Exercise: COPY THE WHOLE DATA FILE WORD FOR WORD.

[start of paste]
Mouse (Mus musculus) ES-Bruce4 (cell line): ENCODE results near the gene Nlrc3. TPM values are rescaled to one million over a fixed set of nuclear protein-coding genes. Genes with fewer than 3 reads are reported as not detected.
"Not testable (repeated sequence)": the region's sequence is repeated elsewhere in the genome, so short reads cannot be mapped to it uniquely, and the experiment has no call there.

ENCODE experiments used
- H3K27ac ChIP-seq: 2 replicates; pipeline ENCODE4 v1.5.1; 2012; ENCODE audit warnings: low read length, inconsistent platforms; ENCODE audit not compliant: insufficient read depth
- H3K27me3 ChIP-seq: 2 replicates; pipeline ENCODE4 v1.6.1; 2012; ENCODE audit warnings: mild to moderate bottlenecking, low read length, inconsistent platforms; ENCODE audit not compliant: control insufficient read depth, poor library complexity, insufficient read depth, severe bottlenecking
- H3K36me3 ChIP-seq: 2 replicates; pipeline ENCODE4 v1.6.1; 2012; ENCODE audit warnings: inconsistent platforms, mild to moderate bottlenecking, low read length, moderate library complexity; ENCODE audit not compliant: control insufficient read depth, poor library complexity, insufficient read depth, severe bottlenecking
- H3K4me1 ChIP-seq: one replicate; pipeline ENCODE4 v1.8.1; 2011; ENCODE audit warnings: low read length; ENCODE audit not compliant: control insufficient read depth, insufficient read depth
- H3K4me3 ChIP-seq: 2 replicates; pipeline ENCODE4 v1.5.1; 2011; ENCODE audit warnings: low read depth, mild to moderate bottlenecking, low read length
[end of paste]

Mouse (Mus musculus) ES-Bruce4 (cell line): ENCODE results near the gene Nlrc3. TPM values are rescaled to one million over a fixed set of nuclear protein-coding genes. Genes with fewer than 3 reads are reported as not detected.
"Not testable (repeated sequence)": the region's sequence is repeated elsewhere in the genome, so short reads cannot be mapped to it uniquely, and the experiment has no call there.

ENCODE experiments used
- H3K27ac ChIP-seq: 2 replicates; pipeline ENCODE4 v1.5.1; 2012; ENCODE audit warnings: low read length, inconsistent platforms; ENCODE audit not compliant: insufficient read depth
- H3K27me3 ChIP-seq: 2 replicates; pipeline ENCODE4 v1.6.1; 2012; ENCODE audit warnings: mild to moderate bottlenecking, low read length, inconsistent platforms; ENCODE audit not compliant: control insufficient read depth, poor library complexity, insufficient read depth, severe bottlenecking
- H3K36me3 ChIP-seq: 2 replicates; pipeline ENCODE4 v1.6.1; 2012; ENCODE audit warnings: inconsistent platforms, mild to moderate bottlenecking, low read length, moderate library complexity; ENCODE audit not compliant: control insufficient read depth, poor library complexity, insufficient read depth, severe bottlenecking
- H3K4me1 ChIP-seq: one replicate; pipeline ENCODE4 v1.8.1; 2011; ENCODE audit warnings: low read length; ENCODE audit not compliant: control insufficient read depth, insufficient read depth
- H3K4me3 ChIP-seq: 2 replicates; pipeline ENCODE4 v1.5.1; 2011; ENCODE audit warnings: low read depth, mild to moderate bottlenecking, low read length